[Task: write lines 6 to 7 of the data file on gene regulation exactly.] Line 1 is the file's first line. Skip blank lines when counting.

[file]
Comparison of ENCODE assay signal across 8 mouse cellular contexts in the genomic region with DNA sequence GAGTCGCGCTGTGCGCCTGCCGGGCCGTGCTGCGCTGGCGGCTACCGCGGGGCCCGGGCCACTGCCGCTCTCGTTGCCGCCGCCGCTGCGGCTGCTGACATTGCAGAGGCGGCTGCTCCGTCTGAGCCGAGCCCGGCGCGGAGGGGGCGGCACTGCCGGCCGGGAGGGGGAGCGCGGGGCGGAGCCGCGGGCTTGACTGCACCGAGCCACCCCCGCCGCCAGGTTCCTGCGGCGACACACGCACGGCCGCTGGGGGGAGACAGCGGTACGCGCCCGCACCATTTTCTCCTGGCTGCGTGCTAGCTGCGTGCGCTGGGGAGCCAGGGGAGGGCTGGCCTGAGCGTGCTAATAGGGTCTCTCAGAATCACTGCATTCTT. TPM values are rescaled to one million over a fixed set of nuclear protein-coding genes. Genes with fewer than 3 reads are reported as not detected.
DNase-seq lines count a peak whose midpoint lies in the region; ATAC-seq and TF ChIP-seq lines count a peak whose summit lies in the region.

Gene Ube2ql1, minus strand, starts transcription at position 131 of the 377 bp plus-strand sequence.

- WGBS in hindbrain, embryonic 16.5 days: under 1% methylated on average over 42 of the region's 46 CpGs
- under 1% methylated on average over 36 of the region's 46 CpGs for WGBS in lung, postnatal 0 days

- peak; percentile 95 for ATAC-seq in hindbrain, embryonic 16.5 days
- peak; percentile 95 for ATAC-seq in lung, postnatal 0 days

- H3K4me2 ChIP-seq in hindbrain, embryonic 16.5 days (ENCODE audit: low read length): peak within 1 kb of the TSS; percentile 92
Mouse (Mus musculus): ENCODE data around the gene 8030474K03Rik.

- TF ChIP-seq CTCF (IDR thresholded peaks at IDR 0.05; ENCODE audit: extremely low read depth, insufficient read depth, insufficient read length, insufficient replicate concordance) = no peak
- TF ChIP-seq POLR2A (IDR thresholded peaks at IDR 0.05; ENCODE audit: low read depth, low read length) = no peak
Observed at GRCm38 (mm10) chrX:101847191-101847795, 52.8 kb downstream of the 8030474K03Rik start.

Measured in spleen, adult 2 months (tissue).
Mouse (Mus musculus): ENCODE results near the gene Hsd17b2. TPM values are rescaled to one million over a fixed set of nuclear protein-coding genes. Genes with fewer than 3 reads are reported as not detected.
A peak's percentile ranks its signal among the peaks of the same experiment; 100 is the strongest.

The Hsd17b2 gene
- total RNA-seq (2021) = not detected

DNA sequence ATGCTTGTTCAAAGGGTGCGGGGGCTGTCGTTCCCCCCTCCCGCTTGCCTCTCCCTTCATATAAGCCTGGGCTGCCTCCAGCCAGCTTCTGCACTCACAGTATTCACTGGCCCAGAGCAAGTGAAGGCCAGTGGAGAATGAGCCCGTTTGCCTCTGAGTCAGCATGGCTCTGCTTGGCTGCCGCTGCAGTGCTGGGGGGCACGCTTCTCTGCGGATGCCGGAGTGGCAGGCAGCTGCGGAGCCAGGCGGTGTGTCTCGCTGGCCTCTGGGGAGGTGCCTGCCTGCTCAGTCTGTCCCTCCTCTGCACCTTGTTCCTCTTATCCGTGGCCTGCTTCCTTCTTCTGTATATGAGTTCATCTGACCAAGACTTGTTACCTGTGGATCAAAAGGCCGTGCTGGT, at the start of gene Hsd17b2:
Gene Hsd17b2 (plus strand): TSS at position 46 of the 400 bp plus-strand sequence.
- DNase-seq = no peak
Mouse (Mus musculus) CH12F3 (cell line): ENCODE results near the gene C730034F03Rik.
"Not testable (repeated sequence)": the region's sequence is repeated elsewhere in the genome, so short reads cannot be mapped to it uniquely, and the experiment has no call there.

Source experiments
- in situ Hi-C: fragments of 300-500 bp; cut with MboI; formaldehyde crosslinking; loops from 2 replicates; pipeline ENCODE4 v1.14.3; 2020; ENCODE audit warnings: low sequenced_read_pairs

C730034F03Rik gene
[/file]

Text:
- peak; percentile 95 for ATAC-seq in hindbrain, embryonic 16.5 days
- peak; percentile 95 for ATAC-seq in lung, postnatal 0 days